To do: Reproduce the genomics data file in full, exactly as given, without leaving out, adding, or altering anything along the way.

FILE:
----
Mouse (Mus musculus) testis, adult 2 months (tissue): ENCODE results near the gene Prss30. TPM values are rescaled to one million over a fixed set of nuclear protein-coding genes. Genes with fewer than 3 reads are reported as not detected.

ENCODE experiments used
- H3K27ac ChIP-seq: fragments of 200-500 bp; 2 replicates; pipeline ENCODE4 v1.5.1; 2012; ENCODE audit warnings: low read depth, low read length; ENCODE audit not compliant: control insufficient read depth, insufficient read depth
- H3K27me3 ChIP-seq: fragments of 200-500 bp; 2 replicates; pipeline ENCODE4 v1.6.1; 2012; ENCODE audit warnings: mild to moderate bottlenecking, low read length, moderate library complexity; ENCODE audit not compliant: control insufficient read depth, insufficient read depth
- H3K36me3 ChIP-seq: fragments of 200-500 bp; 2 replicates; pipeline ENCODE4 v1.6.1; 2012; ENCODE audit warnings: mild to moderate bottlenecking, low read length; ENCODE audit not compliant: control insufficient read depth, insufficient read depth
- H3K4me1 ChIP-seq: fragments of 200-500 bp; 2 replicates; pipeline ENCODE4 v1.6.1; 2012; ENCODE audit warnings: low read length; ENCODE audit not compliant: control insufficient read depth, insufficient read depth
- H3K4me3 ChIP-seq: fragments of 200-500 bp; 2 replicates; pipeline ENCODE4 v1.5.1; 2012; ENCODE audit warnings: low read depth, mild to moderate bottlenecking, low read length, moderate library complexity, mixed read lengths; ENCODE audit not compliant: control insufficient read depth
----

Mouse (Mus musculus) testis, adult 2 months (tissue): ENCODE results near the gene Prss30. TPM values are rescaled to one million over a fixed set of nuclear protein-coding genes. Genes with fewer than 3 reads are reported as not detected.

ENCODE experiments used
- H3K27ac ChIP-seq: fragments of 200-500 bp; 2 replicates; pipeline ENCODE4 v1.5.1; 2012; ENCODE audit warnings: low read depth, low read length; ENCODE audit not compliant: control insufficient read depth, insufficient read depth
- H3K27me3 ChIP-seq: fragments of 200-500 bp; 2 replicates; pipeline ENCODE4 v1.6.1; 2012; ENCODE audit warnings: mild to moderate bottlenecking, low read length, moderate library complexity; ENCODE audit not compliant: control insufficient read depth, insufficient read depth
- H3K36me3 ChIP-seq: fragments of 200-500 bp; 2 replicates; pipeline ENCODE4 v1.6.1; 2012; ENCODE audit warnings: mild to moderate bottlenecking, low read length; ENCODE audit not compliant: control insufficient read depth, insufficient read depth
- H3K4me1 ChIP-seq: fragments of 200-500 bp; 2 replicates; pipeline ENCODE4 v1.6.1; 2012; ENCODE audit warnings: low read length; ENCODE audit not compliant: control insufficient read depth, insufficient read depth
- H3K4me3 ChIP-seq: fragments of 200-500 bp; 2 replicates; pipeline ENCODE4 v1.5.1; 2012; ENCODE audit warnings: low read depth, mild to moderate bottlenecking, low read length, moderate library complexity, mixed read lengths; ENCODE audit not compliant: control insufficient read depth